9. 9. Forms Several forms (vitamers) of vitamin D have been discovered. The two major forms are vitamin D2 or ergocalciferol, and vitamin D3 or cholecalciferol. These are known collectively as calciferol. Chemically, the various forms of vitamin D are secosteroids; i.e., steroids in which one of the bonds in the steroid rings is broken.[7] The structural difference between vitamin D2 and vitamin D3 is in their side chains. The side chain of D2 contains a double bond between carbons 22 and 23, and a methyl group on carbon 24. Vitamin D2 is derived from fungal and plant sources, and is not produced by the human body. Vitamin D3 is derived from animal sources and is made in the skin when 7-dehydrocholesterol reacts with UVB ultraviolet light at wavelengths between 270–300 nm, with peak synthesis occurring between 295-297 nm. These wavelengths are present in sunlight when the UV index is greater than 3. At this solar elevation, which occurs daily within the tropics, daily during the spring and summer seasons in temperate regions, and almost never within the arctic circles, adequate amounts of vitamin D3 can be made in the skin after only ten to fifteen minutes of sun exposure at least two times per week to the face, arms, hands, or back without sunscreen. With longer exposure to UVB rays, an equilibrium is achieved in the skin, and the vitamin simply degrades as fast as it is generated. In humans, D3 is as effective as D2 at increasing the levels of vitamin D hormone in circulation, although others state that D3 is more effective than D2. However, in some species, such as rats, vitamin D2 is more effective than D3. Both vitamin D2 and D3 are used for human nutritional supplementation, and pharmaceutical forms include calcitriol (1alpha, 25-dihydroxycholecalciferol), doxercalciferol and calcipotriene. 10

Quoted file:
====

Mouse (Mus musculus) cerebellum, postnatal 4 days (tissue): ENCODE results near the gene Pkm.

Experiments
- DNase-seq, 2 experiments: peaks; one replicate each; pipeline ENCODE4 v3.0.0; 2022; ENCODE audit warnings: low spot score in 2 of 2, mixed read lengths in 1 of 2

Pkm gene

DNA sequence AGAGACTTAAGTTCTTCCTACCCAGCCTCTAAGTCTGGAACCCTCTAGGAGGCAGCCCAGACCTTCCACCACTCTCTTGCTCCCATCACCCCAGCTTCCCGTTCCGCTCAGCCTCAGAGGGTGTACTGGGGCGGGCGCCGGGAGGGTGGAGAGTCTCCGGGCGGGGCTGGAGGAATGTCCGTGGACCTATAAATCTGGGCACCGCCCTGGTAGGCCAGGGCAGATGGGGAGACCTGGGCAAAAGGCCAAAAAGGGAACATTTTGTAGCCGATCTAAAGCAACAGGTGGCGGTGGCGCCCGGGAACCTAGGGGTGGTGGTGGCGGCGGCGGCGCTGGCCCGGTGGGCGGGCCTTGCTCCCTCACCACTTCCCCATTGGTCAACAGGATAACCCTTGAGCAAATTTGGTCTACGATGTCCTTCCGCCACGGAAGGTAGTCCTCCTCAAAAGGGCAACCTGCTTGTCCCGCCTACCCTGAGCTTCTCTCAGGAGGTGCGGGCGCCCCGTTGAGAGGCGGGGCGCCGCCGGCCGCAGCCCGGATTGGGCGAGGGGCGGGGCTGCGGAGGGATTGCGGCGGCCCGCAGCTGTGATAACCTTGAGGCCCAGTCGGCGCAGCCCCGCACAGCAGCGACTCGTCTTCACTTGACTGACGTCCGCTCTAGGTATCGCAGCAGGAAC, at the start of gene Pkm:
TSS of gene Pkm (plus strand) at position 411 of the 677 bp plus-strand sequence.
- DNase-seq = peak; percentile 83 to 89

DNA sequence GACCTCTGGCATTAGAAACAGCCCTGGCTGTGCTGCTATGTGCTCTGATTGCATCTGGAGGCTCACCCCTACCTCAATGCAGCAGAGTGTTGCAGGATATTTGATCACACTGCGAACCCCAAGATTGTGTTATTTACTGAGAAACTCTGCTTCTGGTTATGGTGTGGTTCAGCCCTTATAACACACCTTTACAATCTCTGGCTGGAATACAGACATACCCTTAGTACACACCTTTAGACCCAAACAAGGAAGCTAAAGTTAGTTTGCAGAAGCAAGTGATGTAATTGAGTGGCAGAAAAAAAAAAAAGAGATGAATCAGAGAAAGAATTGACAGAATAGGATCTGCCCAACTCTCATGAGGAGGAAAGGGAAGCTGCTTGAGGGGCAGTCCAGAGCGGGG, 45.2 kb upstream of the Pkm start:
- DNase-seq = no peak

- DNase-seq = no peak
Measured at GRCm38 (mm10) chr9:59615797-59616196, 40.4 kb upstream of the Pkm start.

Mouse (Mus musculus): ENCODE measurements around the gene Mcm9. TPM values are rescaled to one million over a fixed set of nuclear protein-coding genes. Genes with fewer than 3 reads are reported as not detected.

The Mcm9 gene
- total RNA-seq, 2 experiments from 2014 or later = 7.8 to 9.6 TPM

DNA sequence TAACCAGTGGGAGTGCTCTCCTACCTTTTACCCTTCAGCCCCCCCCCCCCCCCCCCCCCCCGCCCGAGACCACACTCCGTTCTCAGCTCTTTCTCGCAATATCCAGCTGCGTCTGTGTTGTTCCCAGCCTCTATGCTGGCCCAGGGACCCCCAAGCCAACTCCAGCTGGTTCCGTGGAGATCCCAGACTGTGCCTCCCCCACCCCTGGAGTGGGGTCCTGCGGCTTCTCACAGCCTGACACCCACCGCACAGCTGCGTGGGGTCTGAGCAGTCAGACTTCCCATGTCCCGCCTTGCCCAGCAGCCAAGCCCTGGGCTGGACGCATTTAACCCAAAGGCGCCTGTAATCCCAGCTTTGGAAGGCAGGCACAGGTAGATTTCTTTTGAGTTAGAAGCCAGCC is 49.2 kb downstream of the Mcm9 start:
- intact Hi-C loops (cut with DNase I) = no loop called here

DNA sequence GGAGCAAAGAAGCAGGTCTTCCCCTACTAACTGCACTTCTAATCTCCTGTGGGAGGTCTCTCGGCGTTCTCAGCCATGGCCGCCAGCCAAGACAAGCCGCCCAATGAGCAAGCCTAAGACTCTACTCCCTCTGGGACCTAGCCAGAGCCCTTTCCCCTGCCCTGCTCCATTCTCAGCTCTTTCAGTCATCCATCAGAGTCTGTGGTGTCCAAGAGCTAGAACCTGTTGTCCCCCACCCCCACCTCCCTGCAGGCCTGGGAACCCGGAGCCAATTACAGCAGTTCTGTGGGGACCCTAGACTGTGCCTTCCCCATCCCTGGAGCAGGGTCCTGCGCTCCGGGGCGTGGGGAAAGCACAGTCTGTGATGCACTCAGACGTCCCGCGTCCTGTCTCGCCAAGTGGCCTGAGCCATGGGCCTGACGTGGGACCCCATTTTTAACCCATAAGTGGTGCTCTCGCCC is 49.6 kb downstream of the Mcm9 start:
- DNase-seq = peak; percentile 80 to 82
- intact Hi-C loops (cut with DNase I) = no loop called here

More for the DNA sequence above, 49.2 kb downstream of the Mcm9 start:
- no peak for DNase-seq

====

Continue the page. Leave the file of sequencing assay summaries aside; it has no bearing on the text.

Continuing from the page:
10. 10. Biochemistry Vitamin D is a prohormone, meaning that it has no hormone activity itself, but is converted to the active hormone 1,25-D through a tightly regulated synthesis mechanism. Production of vitamin D in nature always appears to require the presence of some UV light; even vitamin D in foodstuffs is ultimately derived from organisms, from mushrooms to animals, which are not able to synthesize it except through the action of sunlight at some point in the synthetic chain. For example, fish contain vitamin D only because they ultimately exist on calories from ocean algae which synthesize vitamin D in shallow waters from the action of solar UV. Production in the skin The skin consists of two primary layers: the inner layer called the dermis, composed largely of connective tissue, and the outer, thinner epidermis. The epidermis consists of five strata; from outer to inner they are: the stratum corneum, stratum lucidum, stratum granulosum, stratum spinosum, and stratum basale. Vitamin D3 is produced photochemically in the skin from 7-dehydrocholesterol. The highest concentrations of 7-dehydrocholesterol are found in the epidermal layer of skin, specifically in the stratum basale and stratum spinosum. The production of pre-vitamin D3 is therefore greatest in these two layers, whereas production in the other layers is less. Synthesis in the skin involves UVB radiation which effectively penetrates only the epidermal layers of skin. While 7-Dehydrocholesterol absorbs UV light at wavelengths between 270–300 nm, optimal synthesis occurs in a narrow band of UVB spectra between 295-300 nm. Peak isomerization is found at 297 nm. This narrow segment is sometimes referred to as D-UV. The two most important 11